- Categoria: Politiche israeliane
- Pubblicato Martedì, 21 Agosto 2012 15:45
- Scritto da United Nations General Assembly - Economic and Social Council
17 May 2012
61. Palestinians live under conditions of significant water stress. Water shortage is a serious problem facing most districts in the West Bank and Gaza Strip, not only due to climatic conditions but also due to Israeli access restrictions. The water allocated to the Palestinians translates to 83 cubic metres of water per Palestinian per year, compared to 333 cubic metres per Israeli per year. In other words, a Palestinian is allocated one quarter of the amount of water allocated to an Israeli.
62. Since 1967, Palestinian drilling for new wells in the occupied territory has been banned and quotas have been imposed on existing ones. Water that was allocated to the Palestinians was capped at 1967 levels, despite the growth in population. Israel uses 73 per cent of the West Bank’s water, diverting an additional 10 per cent of it to its settlements and selling the remaining 17 per cent to the Palestinians.
63. The Jordan Valley area is considered one of the richest natural water sources in the West Bank. Israel has taken control of most of the water sources in the area and has earmarked the use of most of the resources exclusively for Israeli settlers.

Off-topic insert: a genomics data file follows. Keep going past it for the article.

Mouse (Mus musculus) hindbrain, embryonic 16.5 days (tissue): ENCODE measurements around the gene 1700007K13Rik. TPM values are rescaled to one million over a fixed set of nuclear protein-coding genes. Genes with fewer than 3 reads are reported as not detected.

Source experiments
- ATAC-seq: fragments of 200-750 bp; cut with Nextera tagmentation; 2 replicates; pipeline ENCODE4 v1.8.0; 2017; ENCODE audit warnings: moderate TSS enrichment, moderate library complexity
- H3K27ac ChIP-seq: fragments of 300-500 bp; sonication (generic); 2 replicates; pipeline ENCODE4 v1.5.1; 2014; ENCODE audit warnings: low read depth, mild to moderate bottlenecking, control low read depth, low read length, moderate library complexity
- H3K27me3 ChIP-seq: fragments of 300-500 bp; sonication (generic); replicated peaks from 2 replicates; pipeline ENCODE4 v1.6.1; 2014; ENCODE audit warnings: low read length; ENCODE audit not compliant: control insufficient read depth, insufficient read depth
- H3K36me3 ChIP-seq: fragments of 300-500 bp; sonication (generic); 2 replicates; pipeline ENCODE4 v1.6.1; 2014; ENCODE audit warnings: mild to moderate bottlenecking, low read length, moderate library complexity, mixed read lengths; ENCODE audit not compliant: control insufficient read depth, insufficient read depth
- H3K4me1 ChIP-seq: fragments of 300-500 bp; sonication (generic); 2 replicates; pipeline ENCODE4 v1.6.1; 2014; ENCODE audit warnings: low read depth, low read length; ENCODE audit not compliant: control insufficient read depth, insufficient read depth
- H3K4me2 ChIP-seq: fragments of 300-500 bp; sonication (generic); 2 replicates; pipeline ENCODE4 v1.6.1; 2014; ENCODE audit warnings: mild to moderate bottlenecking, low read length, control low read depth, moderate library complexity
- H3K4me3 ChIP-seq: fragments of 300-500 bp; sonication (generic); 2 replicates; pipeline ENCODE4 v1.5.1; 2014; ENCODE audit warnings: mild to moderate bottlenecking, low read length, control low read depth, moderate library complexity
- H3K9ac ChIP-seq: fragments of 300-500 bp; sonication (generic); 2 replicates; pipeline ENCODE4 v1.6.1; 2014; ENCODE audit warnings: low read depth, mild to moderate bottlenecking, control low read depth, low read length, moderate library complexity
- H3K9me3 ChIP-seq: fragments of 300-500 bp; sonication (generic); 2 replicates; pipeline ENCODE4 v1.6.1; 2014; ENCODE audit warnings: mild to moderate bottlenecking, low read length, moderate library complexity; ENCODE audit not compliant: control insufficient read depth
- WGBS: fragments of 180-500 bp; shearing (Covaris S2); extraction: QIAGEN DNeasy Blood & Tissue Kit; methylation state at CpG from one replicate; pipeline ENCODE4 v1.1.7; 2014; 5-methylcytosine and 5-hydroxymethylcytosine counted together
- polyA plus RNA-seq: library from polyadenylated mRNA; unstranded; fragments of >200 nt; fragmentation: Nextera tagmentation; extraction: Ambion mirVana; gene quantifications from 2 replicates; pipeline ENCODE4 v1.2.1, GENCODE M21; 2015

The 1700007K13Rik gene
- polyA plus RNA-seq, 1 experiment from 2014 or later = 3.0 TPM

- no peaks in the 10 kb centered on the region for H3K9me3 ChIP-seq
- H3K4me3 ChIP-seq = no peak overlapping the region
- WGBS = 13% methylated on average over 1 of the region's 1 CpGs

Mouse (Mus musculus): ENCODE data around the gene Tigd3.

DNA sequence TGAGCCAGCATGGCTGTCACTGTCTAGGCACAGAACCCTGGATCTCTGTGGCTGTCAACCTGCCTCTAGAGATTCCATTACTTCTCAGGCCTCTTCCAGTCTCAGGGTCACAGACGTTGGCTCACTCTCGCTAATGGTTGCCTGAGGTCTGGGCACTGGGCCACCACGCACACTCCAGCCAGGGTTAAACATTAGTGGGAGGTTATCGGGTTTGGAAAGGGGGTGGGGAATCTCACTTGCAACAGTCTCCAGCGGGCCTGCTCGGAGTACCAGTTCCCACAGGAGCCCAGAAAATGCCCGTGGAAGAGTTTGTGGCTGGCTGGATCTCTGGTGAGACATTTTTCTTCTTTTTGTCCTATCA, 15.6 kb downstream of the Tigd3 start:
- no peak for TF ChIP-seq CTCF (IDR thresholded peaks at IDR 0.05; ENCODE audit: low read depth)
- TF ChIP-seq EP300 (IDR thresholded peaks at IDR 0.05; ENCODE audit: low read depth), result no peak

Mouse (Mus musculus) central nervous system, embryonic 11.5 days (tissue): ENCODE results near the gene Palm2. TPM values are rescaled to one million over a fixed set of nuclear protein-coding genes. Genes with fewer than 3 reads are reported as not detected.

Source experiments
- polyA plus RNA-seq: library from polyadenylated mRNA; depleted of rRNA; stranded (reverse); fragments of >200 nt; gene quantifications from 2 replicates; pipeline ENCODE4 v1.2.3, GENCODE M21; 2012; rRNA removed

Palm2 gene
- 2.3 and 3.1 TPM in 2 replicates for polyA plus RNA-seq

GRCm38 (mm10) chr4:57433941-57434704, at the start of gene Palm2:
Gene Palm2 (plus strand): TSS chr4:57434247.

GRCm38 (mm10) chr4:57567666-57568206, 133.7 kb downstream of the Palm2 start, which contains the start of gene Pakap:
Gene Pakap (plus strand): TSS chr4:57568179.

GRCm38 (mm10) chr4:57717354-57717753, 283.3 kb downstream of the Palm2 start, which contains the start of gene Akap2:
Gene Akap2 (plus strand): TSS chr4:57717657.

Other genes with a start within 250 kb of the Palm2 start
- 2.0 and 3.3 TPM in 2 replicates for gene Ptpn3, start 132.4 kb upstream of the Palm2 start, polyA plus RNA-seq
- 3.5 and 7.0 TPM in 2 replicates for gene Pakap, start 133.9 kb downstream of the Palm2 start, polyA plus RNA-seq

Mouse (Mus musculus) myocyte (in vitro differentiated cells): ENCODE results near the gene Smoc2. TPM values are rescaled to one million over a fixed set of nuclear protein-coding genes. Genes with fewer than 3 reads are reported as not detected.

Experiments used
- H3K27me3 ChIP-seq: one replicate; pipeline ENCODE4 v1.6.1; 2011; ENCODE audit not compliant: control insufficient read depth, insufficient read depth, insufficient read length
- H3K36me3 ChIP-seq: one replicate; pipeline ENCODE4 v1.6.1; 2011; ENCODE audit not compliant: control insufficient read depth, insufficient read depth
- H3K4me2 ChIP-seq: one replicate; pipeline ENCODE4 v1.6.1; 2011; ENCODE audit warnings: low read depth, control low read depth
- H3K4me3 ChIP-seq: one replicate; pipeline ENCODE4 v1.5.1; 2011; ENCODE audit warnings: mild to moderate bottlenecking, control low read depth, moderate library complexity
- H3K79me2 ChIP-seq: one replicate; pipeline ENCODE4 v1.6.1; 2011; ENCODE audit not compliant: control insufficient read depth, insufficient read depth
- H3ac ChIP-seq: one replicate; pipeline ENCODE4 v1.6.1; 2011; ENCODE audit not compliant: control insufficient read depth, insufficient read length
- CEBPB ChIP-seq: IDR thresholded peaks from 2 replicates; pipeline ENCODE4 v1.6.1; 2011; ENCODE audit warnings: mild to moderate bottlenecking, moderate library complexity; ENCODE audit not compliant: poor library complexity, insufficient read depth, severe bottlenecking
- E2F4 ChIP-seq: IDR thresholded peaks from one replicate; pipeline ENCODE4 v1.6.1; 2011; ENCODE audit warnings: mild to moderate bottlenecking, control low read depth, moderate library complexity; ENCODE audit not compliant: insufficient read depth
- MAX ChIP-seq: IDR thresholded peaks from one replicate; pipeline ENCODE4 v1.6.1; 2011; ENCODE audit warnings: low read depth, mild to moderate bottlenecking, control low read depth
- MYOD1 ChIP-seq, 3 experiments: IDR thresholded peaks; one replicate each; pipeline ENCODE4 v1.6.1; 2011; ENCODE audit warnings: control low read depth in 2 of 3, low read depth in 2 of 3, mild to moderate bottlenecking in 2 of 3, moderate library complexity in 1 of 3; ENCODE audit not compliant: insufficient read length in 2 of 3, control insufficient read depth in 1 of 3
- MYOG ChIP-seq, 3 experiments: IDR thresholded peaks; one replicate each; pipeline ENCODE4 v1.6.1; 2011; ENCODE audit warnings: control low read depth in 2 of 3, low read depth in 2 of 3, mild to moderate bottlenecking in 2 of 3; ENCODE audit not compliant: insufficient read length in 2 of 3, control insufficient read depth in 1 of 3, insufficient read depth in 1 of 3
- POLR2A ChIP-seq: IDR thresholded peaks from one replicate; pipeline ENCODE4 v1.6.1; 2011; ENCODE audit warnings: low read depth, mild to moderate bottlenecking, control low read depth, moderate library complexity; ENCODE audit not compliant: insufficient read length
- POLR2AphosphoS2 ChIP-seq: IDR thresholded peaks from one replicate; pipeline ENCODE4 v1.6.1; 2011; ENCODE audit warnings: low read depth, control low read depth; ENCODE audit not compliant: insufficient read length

64. Thirty of the water springs in the West Bank have been taken over completely by Israeli settlers, while the other 26 are at risk of settler takeover, due to regular settler “tours” and patrolling. At least 84 per cent of springs affected by settler activities are located on land recognized by the Israeli Civil Administration as privately owned by Palestinians.
65. Wastewater from Israeli settlements is collected and discharged to the nearby Palestinian valleys without treatment, thereby affecting water quality in the West Bank. In addition, the wall has isolated 58 different water sources within the “Seam Zone”. As a result, many farming families and communities are unable to survive and to maintain their lands. Another negative impact is the wall’s interference with the natural drainage systems. In times of high rainfall, both flooding and substantial environmental and agricultural damage are being caused.
66. Furthermore, to make way for the construction of the wall, Israel has uprooted more than 100,000 trees and destroyed 36,000 m of irrigation works, affecting some 170 km2 or 10 per cent of the fertile agricultural land in the West Bank.